Can someone explain this (straight from the docs– emphasis mine):

math.ceil(x)Return the ceiling of xas a float, the smallestintegervalue greater than or equal to x.

math.floor(x)Return the floor of xas a float, the largestintegervalue less than or equal to x.

Why would `.ceil`

and `.floor`

return floats when they are by definition supposed to calculate integers?

**EDIT:**

Well this got some very good arguments as to why they *should* return floats, and I was just getting used to the idea, when @jcollado pointed out that they in fact *do* return ints in Python 3…

The range of floating point numbers usually exceeds the range of integers. By returning a floating point value, the functions can return a sensible value for input values that lie outside the representable range of integers.

Consider: If `floor()`

returned an integer, what should `floor(1.0e30)`

return?

Now, while Python’s integers are now arbitrary precision, it wasn’t always this way. The standard library functions are thin wrappers around the equivalent C library functions.

As pointed out by other answers, in python they return floats probably because of historical reasons to prevent overflow problems. However, they return integers in python 3.

```
>>> import math
>>> type(math.floor(3.1))
<class 'int'>
>>> type(math.ceil(3.1))
<class 'int'>
```

You can find more information in PEP 3141.

Because python’s math library is a thin wrapper around the C math library which returns floats.

The source of your confusion is evident in your comment:

The whole point of ceil/floor operations is to convert floats to integers!

The point of the ceil and floor operations is to round floating-point data to *integral values*. Not to do a type conversion. Users who need to get *integer* values can do an explicit conversion following the operation.

Note that it would not be possible to implement a round to integral value as trivially if all you had available were a ceil or float operation that returned an integer. You would need to first check that the input is within the representable integer range, then call the function; you would need to handle NaN and infinities in a separate code path.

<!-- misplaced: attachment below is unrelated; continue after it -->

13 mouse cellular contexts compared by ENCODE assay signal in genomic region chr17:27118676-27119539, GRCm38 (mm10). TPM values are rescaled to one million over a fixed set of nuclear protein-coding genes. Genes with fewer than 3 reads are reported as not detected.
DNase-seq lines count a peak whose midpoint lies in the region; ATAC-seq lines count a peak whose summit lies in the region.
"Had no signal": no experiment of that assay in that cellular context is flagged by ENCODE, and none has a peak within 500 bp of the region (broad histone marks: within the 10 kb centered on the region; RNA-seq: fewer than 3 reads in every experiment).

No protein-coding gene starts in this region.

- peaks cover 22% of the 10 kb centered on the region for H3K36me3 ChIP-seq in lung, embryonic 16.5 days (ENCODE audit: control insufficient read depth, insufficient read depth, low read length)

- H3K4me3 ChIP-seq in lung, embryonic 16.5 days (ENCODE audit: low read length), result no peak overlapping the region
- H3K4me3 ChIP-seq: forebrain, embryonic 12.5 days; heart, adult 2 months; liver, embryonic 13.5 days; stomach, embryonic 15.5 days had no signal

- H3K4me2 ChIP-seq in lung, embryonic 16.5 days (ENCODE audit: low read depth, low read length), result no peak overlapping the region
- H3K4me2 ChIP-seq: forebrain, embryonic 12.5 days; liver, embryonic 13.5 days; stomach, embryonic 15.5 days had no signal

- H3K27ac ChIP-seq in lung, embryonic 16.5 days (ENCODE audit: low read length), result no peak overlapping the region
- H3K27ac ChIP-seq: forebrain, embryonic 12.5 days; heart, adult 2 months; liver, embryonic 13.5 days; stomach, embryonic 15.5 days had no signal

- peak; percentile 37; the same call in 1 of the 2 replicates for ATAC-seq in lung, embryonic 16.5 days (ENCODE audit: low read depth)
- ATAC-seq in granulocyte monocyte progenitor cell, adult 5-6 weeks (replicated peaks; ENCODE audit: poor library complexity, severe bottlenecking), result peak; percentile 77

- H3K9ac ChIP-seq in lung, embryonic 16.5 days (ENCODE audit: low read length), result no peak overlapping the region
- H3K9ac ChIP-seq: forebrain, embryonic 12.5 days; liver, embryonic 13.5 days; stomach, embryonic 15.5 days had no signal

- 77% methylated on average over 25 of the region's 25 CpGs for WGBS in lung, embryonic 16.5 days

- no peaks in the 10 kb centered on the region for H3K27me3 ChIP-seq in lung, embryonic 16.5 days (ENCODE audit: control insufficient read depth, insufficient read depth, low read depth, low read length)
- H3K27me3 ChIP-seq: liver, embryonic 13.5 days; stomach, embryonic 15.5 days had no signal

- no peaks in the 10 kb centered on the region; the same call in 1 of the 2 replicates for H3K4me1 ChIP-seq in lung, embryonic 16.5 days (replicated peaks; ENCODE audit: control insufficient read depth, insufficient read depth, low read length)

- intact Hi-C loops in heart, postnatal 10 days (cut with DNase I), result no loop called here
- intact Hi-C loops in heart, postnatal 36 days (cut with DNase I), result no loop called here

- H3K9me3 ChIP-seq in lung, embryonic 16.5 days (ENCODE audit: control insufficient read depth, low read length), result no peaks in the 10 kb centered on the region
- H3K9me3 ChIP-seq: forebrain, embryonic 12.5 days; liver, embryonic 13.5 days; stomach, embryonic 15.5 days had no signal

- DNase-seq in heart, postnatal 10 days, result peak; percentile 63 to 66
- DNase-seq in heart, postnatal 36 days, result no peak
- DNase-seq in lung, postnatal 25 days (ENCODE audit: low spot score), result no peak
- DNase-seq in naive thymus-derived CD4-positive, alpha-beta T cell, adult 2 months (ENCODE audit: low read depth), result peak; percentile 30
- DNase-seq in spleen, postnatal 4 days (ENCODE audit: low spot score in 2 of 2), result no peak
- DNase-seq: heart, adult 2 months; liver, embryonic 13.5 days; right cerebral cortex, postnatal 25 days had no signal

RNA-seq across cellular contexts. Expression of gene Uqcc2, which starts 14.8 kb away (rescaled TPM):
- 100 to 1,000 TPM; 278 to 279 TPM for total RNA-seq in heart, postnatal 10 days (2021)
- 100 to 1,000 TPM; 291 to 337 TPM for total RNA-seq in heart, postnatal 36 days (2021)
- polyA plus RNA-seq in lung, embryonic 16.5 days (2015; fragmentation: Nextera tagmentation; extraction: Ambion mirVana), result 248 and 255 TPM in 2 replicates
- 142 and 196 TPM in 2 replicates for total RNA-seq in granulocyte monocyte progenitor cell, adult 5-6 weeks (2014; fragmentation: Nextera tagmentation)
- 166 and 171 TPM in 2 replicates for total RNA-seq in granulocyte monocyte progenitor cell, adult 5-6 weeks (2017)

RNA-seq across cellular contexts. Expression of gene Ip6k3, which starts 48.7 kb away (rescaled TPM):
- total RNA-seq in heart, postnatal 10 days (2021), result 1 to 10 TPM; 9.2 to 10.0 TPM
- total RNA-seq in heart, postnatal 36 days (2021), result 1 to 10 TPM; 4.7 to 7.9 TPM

Additionally, you must have versions of ceil and floor which return floating-point numbers if you want to conform to IEEE 754.

Before Python 2.4, an integer couldn’t hold the full range of truncated real numbers.

http://docs.python.org/whatsnew/2.4.html#pep-237-unifying-long-integers-and-integers

Because the range for floats is greater than that of integers — returning an integer could overflow

This is a very interesting question! As a float requires some bits to store the exponent (=`bits_for_exponent`

) any floating point number greater than `2**(float_size - bits_for_exponent)`

will always be an integral value! At the other extreme a float with a negative exponent will give one of `1`

, `0`

or `-1`

. This makes the discussion of **integer range** versus **float range** moot because these functions will simply return the original number whenever the number is outside the range of the integer type. The python functions are wrappers of the `C`

function and so this is really a deficiency of the `C`

functions where they should have returned an integer and forced the programer to do the range/`NaN`

/`Inf`

check before calling ceil/floor.

Thus the logical answer is the only time these functions are useful they would return a value within integer range and so the fact they return a float is a **mistake** and you are very smart for realizing this!

Maybe because other languages do this as well, so it is generally-accepted behavior. (For good reasons, as shown in the other answers)

Otherwise, you couldn’t do that.

```
math.floor(23.45678 * 1000) / 1000
```

If `math.floor`

would return integer in Python 2, this would return `23`

, not `23.456`

you meant. In Python 3, it’s safe, as `/`

is always floating point division.

Tags: laravelpython, math